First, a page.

Saturday 21 October 2017

Poll shows voters would prefer Gilmore over White

Eamon Gilmore. Picture: Arthur Carron
Eamon Gilmore. Picture: Arthur Carron

Niall O'Connor and Philip Ryan

LABOUR would attract more support with leader Eamon Gilmore than it would under his potential replacement Alex White, a new opinion poll has found.

A greater number of voters say they'd prefer a Gilmore-led Labour Party than one under the leadership of the junior health minister.

The surprise finding in yesterday's Red C poll will make for dismal reading for Mr White, who faces a mammoth battle to defeat Social Protection Minister Joan Burton, left, for the leadership.

According to the poll, commissioned by bookmaker Paddy Power, 15pc of voters said they would or would likely vote for Labour under the leadership of Mr Gilmore. This increases to 21pc if Joan Burton was leader, but falls to 13pc if Mr White headed up the party.

But overall the poll places the junior coalition partner on just 4pc support, a fall of 7pc since the last Red C poll.

If replicated in a general election, Labour would be left with just a handful of TDs.

Asked about the next leader of the Labour Party, 55pc of voters said they'd prefer Ms Burton, compared to 30pc for Mr White and 15pc said they don't know.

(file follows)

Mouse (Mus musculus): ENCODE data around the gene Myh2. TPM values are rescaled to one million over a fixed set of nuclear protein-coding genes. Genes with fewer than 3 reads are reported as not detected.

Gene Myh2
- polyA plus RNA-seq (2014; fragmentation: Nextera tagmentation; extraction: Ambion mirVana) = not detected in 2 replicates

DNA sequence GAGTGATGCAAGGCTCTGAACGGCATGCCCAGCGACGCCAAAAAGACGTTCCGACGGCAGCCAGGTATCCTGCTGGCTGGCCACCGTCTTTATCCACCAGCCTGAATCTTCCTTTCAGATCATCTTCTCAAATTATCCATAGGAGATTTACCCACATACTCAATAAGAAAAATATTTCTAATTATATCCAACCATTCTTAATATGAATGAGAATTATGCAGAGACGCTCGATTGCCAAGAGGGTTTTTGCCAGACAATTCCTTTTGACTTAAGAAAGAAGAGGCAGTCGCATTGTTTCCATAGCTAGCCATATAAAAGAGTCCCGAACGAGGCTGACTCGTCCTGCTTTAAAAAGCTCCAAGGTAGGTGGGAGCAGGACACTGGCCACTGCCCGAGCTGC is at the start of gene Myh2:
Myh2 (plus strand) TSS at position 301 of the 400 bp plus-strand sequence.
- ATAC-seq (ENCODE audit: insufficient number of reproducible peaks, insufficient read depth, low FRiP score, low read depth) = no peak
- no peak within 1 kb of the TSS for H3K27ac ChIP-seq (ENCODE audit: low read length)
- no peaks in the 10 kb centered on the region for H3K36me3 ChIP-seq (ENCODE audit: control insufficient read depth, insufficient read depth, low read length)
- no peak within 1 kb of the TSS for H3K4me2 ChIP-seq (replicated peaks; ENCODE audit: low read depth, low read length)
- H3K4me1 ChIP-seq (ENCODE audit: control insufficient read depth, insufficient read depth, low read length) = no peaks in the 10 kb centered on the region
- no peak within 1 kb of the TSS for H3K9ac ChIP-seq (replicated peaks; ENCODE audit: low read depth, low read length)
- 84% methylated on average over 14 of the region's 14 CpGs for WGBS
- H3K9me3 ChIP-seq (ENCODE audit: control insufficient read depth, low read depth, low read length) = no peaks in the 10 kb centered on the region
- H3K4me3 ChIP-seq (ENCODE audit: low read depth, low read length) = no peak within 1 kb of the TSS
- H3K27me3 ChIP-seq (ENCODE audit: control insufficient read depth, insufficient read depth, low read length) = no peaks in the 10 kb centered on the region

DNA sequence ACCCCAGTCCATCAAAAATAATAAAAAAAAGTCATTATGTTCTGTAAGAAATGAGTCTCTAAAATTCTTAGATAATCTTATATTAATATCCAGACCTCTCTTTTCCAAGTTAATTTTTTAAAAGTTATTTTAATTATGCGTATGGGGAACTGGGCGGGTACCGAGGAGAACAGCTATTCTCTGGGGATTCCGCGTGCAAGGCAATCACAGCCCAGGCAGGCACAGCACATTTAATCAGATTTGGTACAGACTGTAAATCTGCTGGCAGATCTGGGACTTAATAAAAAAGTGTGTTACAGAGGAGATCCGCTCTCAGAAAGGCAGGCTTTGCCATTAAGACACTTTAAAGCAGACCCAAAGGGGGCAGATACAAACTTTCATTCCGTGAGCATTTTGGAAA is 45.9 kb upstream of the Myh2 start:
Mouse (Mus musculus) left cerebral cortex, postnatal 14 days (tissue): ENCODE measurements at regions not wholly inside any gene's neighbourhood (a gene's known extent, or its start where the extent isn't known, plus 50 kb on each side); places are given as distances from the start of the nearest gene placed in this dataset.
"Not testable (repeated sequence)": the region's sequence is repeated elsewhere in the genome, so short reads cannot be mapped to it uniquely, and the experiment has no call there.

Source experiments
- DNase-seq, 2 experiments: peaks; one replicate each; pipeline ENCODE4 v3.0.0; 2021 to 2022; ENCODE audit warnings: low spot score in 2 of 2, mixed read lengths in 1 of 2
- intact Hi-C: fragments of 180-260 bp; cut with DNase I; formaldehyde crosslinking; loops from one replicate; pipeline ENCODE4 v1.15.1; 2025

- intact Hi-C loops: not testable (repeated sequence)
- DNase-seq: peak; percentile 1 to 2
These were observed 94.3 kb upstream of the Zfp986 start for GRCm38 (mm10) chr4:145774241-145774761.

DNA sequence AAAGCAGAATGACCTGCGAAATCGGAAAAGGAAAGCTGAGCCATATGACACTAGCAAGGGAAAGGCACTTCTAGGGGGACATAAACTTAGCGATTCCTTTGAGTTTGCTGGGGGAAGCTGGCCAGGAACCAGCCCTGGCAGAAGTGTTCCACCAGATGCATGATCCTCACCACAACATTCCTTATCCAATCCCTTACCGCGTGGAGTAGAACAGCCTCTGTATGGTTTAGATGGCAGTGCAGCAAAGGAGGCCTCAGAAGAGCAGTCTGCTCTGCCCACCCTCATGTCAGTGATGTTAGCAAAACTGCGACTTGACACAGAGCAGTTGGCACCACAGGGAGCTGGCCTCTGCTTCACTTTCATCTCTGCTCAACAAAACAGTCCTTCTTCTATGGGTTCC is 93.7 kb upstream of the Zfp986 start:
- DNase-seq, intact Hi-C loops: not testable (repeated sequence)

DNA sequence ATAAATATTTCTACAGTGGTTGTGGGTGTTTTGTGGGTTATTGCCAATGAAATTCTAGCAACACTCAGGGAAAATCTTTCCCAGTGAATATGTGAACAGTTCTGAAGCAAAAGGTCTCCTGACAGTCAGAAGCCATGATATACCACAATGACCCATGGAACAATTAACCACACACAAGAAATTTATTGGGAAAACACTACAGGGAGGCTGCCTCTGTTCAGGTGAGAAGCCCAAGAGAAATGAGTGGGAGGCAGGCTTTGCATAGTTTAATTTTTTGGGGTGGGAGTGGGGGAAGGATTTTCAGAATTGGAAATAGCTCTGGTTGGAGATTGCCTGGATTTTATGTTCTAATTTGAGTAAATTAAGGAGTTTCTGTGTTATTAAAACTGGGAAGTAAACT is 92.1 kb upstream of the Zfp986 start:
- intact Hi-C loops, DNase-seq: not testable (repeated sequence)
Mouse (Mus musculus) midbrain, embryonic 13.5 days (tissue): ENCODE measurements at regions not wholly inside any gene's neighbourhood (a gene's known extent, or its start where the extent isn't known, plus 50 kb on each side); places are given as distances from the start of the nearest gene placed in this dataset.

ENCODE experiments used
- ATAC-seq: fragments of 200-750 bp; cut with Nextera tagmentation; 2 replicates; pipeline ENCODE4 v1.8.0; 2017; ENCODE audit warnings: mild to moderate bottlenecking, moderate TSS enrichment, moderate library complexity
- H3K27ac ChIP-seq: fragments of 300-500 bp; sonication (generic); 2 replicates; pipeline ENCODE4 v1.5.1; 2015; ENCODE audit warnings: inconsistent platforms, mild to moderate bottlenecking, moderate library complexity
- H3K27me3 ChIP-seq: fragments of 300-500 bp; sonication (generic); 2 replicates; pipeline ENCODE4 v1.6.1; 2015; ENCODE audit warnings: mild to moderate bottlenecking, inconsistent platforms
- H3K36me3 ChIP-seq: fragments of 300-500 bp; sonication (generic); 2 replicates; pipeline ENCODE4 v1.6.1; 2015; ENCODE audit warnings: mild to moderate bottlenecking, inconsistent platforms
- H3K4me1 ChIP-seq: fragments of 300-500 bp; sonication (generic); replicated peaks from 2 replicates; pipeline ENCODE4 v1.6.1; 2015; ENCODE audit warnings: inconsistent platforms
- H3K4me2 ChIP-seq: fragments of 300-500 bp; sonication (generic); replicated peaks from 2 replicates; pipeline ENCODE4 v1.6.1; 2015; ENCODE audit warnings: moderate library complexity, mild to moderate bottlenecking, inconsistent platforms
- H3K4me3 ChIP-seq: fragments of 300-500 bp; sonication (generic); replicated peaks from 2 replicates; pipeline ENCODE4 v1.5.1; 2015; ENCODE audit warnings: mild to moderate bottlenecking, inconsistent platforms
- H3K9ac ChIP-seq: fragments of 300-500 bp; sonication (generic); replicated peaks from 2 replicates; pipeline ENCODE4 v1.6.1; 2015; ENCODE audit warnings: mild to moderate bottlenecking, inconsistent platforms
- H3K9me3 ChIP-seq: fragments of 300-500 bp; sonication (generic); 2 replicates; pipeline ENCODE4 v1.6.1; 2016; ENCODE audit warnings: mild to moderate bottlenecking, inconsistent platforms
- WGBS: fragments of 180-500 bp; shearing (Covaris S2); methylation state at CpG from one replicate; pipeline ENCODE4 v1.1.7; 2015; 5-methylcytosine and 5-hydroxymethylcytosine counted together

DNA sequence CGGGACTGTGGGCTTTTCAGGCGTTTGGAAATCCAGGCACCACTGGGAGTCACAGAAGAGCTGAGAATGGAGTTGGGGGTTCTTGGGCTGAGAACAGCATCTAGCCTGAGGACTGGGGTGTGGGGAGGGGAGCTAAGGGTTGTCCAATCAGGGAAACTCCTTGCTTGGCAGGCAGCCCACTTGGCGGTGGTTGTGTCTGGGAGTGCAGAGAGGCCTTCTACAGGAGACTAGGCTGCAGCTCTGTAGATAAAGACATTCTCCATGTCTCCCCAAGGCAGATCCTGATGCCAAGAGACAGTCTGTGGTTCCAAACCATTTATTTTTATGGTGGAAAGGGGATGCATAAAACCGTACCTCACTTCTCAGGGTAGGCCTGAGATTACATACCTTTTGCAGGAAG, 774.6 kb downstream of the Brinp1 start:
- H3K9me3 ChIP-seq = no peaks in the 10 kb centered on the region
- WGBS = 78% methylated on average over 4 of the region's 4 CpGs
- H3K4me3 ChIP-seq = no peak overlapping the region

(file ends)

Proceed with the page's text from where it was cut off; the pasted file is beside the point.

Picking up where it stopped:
Ms Burton's core support base is among women, while Mr White attracted his largest support among men. Speaking following the publication of the poll, Mr White said he believed he was "closing the gap" on Ms Burton in the contest.

"I think this is a leadership contest within the party that is dynamic and I look forward to the engagement we are having and continue to have for the next three weeks," he said.

"A lot of people have not decided yet who they are going to vote for," he added.

Meanwhile, the poll shows growing support for Sinn Fein and the Independents. Gerry Adams' party secured 22pc support, the same level as Fine Gael. Support for Independents has grown, placing them on 32pc. Fianna Fail is on 18pc.

Red C surveyed more than 1,000 voters between June 9-12.

Irish Independent

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